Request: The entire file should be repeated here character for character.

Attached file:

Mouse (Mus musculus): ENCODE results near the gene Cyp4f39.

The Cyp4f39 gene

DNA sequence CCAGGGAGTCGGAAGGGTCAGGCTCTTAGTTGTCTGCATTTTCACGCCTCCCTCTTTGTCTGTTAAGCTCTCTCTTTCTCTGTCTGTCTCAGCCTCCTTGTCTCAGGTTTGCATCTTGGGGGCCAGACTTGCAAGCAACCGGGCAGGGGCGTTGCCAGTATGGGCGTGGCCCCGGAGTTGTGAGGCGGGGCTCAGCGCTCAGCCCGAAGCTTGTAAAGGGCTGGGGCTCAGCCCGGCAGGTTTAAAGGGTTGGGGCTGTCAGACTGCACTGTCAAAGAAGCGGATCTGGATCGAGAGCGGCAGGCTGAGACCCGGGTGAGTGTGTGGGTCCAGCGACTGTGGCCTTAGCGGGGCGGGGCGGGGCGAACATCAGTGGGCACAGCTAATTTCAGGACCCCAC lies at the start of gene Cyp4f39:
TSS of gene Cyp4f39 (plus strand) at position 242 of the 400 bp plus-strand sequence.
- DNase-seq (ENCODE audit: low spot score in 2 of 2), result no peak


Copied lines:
Mouse (Mus musculus): ENCODE results near the gene Cyp4f39.

The Cyp4f39 gene

DNA sequence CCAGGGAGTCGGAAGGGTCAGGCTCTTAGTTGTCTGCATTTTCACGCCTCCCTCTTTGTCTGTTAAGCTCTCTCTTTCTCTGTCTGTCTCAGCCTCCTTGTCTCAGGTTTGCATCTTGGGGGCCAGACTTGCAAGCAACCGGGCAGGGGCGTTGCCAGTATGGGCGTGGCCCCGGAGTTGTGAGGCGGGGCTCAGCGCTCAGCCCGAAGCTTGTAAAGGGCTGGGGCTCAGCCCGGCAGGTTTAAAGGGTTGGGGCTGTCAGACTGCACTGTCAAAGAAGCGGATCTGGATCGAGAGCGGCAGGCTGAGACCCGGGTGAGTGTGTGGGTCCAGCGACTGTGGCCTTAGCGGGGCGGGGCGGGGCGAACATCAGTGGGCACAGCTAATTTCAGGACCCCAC lies at the start of gene Cyp4f39:
TSS of gene Cyp4f39 (plus strand) at position 242 of the 400 bp plus-strand sequence.
- DNase-seq (ENCODE audit: low spot score in 2 of 2), result no peak